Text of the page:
Story of how an award winning writer, Beryl Bainbridge, became a fixture in Camden

Thursday, 8th July 2010

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Published: 08 July, 2010
by DAN CARRIER

BERYL Bainbridge’s Camden Town house famously had a stuffed water buffalo in the hallway, which visitors would have to squeeze past. 

But it was just the first of many curios in her packed terraced home in Albert Street that visitors would encounter. 

Beryl, who died of cancer at her home on Friday, aged 75, had a love for knick-knacks. In her front room, with its distinctive cast-iron fireplace, from which she would light a cigarette, was a line with plaster saints and other Catholic iconography. There were sailors’ caps and Greek statues, more stuffed animals, a life-size model of Neville Chamberlain, a beautiful boat made by her grandchildren from odds and ends – and each wall was covered in their artwork too.

It was the physical manifestation of her ­story-telling. She loved having these objects around her, and talking about where they came from and how she had got them. Beryl likened them to sentences in her books, telling stories through their presence. 

It was never-ending – she once marvelled at the things you could buy in a 99p shop in Camden High Street, thrilled by the purchase of a Cyberman doll which was placed on a windowsill on the stairs and then given to a visitor.

Beryl was born in Liverpool in 1932. As a child she appeared on the radio, and then, aged 16, she joined the Liverpool Rep and worked as an actor, once appearing in Coronation Street. She wrote her first book, ­Harriet Said, in the 1950s but it was turned down by publishers, eventually to be printed in 1972.

She married Austin Davies in 1954 and they had two children, Aaron and Jojo, but they split and later she had a child, Ruby, with writer Alan Sharpe.

In 1963, she moved to Albert Street, Camden Town. Unlike her close friend and confidante, fellow writer Bernice Rubens, once she had moved in, Beryl stayed put. 

After Rubens’ death, Beryl would revel in recalling things her friend had said or done, including the idea that Bernice moved every time her oven needed cleaning, as it was a chore she could not face doing.

Beryl became a fixture of the area, a regular in its shops and cafés, always on hand for a gossip and ready to offer friendly advice to her neighbours. She enjoyed walking through its streets, often ending up at St Pancras Old Church. 

Beryl cared. Her neighbours recall her handwritten notes to them, and she also railed against injustice. The plight of a neighbour’s son, who was unemployed with a young family and struggling to make ends meet tortured her conscience, and Beryl would express her concerns in a voice torn with worry. It meant she could be venomous in her criticism of politicians and politics.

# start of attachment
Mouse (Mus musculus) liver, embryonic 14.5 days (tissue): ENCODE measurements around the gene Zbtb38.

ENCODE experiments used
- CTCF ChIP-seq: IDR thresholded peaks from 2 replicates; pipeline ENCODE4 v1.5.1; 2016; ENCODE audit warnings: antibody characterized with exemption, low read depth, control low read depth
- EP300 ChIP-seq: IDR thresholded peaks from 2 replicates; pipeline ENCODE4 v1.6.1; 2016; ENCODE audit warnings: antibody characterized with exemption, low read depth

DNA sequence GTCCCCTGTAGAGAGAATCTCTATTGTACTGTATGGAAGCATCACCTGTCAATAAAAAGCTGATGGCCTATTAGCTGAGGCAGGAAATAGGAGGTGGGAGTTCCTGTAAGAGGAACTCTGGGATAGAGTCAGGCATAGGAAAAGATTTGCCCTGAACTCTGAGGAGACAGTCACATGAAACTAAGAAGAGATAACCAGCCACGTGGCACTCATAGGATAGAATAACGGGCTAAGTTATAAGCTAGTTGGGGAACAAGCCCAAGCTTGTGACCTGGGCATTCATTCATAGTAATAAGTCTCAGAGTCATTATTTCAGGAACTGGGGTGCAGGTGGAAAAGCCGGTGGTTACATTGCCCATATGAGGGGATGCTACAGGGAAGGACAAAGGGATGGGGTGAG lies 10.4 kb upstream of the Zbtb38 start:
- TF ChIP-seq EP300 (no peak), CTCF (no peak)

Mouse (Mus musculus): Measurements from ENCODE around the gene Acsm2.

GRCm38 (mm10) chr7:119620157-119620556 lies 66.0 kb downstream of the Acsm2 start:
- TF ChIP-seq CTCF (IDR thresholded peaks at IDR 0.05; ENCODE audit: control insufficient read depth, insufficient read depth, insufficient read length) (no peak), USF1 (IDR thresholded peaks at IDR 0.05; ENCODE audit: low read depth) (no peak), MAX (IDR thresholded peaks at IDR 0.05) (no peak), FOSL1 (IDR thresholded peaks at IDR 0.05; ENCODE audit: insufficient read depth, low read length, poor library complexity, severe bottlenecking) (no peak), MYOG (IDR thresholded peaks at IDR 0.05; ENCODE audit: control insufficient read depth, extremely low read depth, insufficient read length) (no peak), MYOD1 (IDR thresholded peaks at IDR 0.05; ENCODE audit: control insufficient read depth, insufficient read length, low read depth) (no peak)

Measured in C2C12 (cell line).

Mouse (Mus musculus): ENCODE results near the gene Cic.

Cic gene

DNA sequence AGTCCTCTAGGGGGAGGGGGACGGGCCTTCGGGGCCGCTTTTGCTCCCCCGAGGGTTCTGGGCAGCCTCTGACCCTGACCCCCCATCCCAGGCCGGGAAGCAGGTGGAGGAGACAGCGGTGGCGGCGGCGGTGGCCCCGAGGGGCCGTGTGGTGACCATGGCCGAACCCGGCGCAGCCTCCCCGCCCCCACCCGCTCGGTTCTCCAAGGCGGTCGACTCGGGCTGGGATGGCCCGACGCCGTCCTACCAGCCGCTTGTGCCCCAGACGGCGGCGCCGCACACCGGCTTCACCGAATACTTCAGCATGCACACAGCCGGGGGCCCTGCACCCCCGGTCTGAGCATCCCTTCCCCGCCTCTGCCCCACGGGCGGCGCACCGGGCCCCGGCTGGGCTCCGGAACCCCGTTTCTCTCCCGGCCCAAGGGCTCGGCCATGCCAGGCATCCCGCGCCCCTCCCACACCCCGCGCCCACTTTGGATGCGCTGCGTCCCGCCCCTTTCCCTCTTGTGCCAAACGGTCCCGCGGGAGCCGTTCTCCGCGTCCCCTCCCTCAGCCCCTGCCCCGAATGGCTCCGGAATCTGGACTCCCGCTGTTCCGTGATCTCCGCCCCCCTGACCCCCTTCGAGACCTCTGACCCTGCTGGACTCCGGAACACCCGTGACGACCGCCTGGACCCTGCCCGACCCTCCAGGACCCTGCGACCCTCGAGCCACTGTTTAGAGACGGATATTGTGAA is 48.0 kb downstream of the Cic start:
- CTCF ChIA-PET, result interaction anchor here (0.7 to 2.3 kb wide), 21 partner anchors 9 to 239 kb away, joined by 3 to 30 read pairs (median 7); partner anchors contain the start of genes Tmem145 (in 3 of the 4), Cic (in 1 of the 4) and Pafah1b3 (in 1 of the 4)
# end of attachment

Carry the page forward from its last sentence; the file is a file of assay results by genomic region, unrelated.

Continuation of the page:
Beryl had suffered from ill health, the toll of a lifetime’s smoking causing her to have heart problems and then cancer. Her family implored her to quit but she would smoke a crafty cigarette in front of friends and then plead for her vice to be kept secret. 

But she was also well aware of the damage it was doing – her computer was at the top of the house, and she cursed the time it took for her to climb the stairs.

Other medication she had been prescribed, she believed, lessened her ability to write. Her final book, the ending of which she dictated in the days before she passed away, illustrated the extent to which she was suffering from writer’s block. While in the past she could write effortlessly and finish a novel in a matter of months, she had been working on it for four years: it wasn’t that Beryl didn’t know what was going to happen, she said, it was just getting the words out. She also revealed she had first thought of the plot back in 1968 – it was about the assassination of Robert Kennedy. 

She called the book The Girl In The Polka Dot Dress. 

She had been in America when Robert Kennedy died, driving across the States with a boyfriend. She ­had been struck by the description of a girl who was said to have witnessed the killing but had never been questioned. Beryl even believed the woman being sought may  have been her.